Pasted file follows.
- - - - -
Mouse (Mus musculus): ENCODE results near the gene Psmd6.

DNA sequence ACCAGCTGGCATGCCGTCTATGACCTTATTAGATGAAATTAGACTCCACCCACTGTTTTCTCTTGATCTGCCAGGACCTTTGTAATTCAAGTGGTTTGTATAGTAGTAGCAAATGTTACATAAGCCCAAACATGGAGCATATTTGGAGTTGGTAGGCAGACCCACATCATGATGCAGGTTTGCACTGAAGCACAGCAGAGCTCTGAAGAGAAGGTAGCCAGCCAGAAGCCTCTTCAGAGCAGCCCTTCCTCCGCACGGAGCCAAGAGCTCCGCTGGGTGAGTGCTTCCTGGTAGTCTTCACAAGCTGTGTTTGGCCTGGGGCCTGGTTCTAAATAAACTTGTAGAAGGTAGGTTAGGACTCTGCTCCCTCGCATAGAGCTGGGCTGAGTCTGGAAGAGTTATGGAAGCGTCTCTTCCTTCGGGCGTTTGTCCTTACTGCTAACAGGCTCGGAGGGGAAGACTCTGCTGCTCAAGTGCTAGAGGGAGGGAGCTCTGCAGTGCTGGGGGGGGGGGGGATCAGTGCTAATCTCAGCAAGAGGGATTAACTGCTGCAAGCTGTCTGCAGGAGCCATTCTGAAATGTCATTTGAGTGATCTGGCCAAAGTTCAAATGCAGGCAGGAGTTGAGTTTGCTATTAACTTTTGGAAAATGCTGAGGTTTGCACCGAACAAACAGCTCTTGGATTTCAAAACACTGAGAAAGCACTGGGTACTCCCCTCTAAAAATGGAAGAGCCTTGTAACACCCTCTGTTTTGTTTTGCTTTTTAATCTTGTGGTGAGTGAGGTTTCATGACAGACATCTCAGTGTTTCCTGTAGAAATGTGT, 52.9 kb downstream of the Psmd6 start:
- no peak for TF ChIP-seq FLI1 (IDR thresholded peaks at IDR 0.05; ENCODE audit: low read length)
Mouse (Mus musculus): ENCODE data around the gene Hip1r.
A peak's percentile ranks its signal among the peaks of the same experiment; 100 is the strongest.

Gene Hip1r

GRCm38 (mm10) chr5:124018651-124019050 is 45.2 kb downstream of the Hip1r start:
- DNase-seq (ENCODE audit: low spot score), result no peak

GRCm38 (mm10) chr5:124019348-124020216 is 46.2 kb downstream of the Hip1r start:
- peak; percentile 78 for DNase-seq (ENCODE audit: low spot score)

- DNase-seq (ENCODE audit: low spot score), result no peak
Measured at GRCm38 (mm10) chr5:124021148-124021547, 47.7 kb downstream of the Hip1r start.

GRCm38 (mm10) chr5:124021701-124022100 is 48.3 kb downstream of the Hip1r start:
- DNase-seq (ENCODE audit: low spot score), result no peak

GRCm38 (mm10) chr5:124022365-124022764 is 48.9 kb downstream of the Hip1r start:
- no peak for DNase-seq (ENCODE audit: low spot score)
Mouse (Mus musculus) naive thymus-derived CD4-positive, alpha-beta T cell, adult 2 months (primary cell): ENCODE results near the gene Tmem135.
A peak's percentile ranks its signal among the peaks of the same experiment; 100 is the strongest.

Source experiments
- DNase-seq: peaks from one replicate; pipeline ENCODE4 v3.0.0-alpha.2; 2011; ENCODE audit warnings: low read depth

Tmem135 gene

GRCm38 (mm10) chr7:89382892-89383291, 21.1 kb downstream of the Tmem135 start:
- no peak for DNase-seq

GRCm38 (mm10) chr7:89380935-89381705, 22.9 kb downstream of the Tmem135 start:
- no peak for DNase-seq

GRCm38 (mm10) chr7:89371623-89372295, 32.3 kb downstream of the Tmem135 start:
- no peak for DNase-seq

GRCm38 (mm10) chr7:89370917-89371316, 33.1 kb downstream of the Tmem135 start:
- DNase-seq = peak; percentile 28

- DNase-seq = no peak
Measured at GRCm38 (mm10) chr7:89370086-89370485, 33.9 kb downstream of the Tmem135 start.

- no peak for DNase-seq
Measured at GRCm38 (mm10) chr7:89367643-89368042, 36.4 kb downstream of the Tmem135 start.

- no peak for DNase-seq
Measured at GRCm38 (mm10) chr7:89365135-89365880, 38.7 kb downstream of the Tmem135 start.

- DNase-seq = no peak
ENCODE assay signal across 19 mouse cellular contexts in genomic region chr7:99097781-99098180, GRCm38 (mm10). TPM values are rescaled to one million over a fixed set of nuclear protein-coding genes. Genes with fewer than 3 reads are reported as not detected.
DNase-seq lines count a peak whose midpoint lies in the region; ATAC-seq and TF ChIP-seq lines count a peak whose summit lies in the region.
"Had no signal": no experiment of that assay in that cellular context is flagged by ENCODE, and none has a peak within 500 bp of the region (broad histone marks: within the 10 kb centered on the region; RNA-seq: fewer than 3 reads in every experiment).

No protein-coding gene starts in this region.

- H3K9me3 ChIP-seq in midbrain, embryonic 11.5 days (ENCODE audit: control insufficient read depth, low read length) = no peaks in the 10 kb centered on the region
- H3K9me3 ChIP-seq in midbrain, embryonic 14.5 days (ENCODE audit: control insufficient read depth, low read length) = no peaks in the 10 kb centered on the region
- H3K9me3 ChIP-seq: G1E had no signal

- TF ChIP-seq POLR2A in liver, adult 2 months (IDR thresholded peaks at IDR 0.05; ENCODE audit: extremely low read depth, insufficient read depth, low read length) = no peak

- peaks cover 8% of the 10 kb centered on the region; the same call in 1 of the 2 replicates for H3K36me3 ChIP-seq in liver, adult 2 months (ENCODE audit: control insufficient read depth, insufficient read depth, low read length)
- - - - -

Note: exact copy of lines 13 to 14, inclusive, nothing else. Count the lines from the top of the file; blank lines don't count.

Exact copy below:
GRCm38 (mm10) chr5:124021701-124022100 is 48.3 kb downstream of the Hip1r start:
- DNase-seq (ENCODE audit: low spot score), result no peak